Dana Cavalea admitted that being an author was not on his bucket list. “I wasn’t even much of a reader as a young man,” he said with a laugh. “Last spring, I don’t know if I was a little bit depressed from the weather, but I needed a little bit of inspiration. I just woke up and said, ‘You know, I think it would be cool if I could write a book and document my experiences, both as a professional athlete as well as with the executives and CEOs that I work with.’”
Cavalea certainly had more than a few experiences to document in the recently published “Habits of a Champion: Nobody Becomes a Champion by Accident.” As the director of strength and training for the New York Yankees from 2001 through 2014, his input and guidance helped guide the Bronx Bombers to three World Series appearances, including their 2009 championship. The Stamford resident now runs a private coaching business, working with both athletes and corporate professionals. For Cavalea, there is little emotional difference between the players in the ballpark and those in the C-Suite.
“High-performing businessmen are very similar to high-performing athletes,” he observed. “They are very Type A and expect excellence in all that they do. They are all-or-nothing people.”
To their credit, Cavalea added, the corporate professionals were not shy about asking for his help. He recalled during his baseball days, many business executives would visit the Yankees during their training sessions and were eager to make Cavalea’s acquaintance.
“Each day, I would go over and shake their hands and tell them stories about training,” he recalled. “And they would say to me, ‘Look, I know that you work for the team, but do you also work with old business guys? Do you work with guys in their 40s who let themselves go in pursuit of financial excellence?’ And I said, ‘Yeah.’ I started to build this following of very successful business guys.”
Initially, Cavalea used his post-Yankees career to operate training facilities throughout Westchester and Long Island, but he quickly realized that his concept of combining performance and life coaching was not reaching the right audience.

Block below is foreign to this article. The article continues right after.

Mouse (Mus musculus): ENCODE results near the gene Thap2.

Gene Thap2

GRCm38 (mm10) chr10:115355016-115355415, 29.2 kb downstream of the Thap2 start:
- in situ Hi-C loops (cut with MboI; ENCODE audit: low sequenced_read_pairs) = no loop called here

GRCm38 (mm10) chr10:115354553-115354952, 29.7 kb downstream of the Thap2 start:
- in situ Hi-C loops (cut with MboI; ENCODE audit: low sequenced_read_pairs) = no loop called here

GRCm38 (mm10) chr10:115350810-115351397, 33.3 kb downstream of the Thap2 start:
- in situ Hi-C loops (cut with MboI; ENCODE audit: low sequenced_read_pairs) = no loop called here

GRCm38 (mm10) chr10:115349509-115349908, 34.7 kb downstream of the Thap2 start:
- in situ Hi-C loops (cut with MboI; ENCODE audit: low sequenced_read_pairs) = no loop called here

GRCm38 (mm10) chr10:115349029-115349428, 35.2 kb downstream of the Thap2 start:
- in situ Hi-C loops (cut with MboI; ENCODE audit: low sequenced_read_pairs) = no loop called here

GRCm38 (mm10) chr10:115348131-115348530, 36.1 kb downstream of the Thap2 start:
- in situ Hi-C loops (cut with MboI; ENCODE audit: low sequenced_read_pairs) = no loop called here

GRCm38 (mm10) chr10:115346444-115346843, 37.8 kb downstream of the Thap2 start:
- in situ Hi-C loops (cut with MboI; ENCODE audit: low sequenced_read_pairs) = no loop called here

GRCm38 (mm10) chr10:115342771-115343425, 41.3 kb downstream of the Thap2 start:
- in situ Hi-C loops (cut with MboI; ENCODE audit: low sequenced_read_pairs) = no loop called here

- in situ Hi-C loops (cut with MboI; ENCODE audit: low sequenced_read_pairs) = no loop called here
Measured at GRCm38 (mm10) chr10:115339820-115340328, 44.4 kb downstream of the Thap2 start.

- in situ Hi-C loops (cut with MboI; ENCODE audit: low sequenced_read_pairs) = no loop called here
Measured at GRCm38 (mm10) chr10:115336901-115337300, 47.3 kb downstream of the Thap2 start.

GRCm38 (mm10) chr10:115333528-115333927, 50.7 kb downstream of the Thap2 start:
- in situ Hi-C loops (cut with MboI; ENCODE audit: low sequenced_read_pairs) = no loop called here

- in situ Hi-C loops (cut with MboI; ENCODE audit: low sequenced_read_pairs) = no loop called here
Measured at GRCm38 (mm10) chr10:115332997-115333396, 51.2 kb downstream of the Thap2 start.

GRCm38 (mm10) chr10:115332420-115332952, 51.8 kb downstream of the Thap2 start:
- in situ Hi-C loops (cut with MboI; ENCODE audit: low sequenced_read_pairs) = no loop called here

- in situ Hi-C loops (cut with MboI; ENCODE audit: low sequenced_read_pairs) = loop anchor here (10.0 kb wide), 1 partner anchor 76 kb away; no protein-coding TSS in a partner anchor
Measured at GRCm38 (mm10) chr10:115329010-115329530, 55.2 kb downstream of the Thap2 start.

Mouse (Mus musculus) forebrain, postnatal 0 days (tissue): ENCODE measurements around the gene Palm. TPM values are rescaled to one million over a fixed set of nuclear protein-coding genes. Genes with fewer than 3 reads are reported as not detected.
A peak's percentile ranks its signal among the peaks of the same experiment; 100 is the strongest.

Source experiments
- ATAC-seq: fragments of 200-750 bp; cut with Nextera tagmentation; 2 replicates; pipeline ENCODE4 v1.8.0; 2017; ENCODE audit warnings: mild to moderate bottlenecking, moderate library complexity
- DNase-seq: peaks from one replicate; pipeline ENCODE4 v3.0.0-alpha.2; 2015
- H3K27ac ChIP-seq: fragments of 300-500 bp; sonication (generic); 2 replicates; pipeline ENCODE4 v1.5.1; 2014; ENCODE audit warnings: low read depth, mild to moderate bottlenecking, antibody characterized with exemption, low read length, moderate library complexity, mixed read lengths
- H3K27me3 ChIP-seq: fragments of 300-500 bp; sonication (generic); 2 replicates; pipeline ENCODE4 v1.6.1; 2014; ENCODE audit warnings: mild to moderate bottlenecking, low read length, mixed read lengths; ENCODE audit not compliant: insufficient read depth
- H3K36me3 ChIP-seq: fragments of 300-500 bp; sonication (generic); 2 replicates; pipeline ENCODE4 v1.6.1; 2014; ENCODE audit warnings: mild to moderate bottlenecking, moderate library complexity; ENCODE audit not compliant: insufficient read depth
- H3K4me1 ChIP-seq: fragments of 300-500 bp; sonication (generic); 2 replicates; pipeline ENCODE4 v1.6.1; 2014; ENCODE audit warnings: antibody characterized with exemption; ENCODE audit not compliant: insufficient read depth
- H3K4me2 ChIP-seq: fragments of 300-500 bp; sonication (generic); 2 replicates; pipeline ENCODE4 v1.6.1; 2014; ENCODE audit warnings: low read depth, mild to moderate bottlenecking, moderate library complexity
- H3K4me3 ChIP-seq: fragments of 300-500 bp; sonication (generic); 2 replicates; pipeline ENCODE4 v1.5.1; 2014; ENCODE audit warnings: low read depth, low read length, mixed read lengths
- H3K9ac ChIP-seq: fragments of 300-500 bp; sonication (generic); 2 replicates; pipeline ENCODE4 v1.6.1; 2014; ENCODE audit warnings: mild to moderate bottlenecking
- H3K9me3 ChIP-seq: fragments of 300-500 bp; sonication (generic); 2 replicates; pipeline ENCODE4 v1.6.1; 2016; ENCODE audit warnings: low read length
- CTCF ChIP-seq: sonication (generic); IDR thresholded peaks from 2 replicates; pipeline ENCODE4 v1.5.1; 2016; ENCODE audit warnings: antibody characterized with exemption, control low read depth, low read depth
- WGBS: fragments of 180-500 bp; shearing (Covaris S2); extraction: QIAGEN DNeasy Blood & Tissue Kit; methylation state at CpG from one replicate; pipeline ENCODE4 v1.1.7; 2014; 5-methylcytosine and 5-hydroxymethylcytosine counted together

“That was more for the general population,” he said about his training facilities. “But the general population was more into the quick fix: the 90-day program, the 30-day cleanse, the 60-day this. They did not understand that in order to be the success they want to achieve, it would take a longer-term relationship.”
Today, Cavalea has moved his focus to a select national client base that he communicates with via phone and text and with Skype and Zoom online channels. While most of his clients are male, Cavalea recognized that his female clients have an extra need to succeed.
“A lot of the female executives are out there trying to make a name for themselves in a culture that is now seeking out female leadership,” he said. “But they get burned out, too. They have more strikes again, so they have to work even harder.”
More often than not, Cavalea recognized that the core to his consulting success comes in listening and subtle persuasion.
“I had a client in San Diego who would drink six cups of coffee a day, with a pack of sugar in each coffee and was drinking minimal water,” he continued. “And he was tired and felt fatigued and sluggish. Now, I was not going to touch his coffee — I knew that it was important to him — but I told him that for every cup of coffee, he was going to have a bottle of water with it. What happened? He went from six cups of coffee to three. I start to restore lifestyles and I always tell these guys, ‘Look, you have to start thinking about yourself first.’ You’d think business guys are always such selfish people, but they’re not. They’re thinking about running their company and they are so focused on everything else.”
However, not everyone listens to Cavalea, and he recognized that his success with his clients cannot be achieved with a one-way conversation. He cited one client who he dropped after it became clear that he shut off after achieving an initial weight-reduction goal.
“He was a client I fired,” Cavalea added. “I realized he wasn’t at a point in his life where my ability to work with him was going to do anything. He probably lost 30 pounds when we started the journey, but he wasn’t open to more than that. His goal was to raise money, build his company and sell it. When he sells it, I hope that he’ll have more time and more space to be open to the coaching.”
Stories such as that were the impetus for his book. He also tapped into incidents from his baseball career, including a time when a player scheduled for a training session failed to show up and never gave an explanation.
“Former Yankees shortstop and captain Derek Jeter would say, ‘Hey, if somebody doesn’t respect your time, they don’t respect you,’” Cavalea recalled. “The book also includes former Yankees manager Joe Torre on how to dress. He would say, ‘When you dress like a professional, you are perceived that way.’ It’s a simple lesson, but it is an important one about composure and presentation.”
Cavalea has been promoting his book via signings at bookstores and in his engagements as a motivational speaker. He opted to self-publish the book on the advice of writer friends.
“A lot of them said, ‘Listen, for your first book, self-publish,’” he said “They said, ‘You can do that and have freedom and play with it a little bit. If you write it and there is something that you feel you didn’t love, you can change it. Learn about the industry and how to promote a book and learn the ins and outs to writing.’”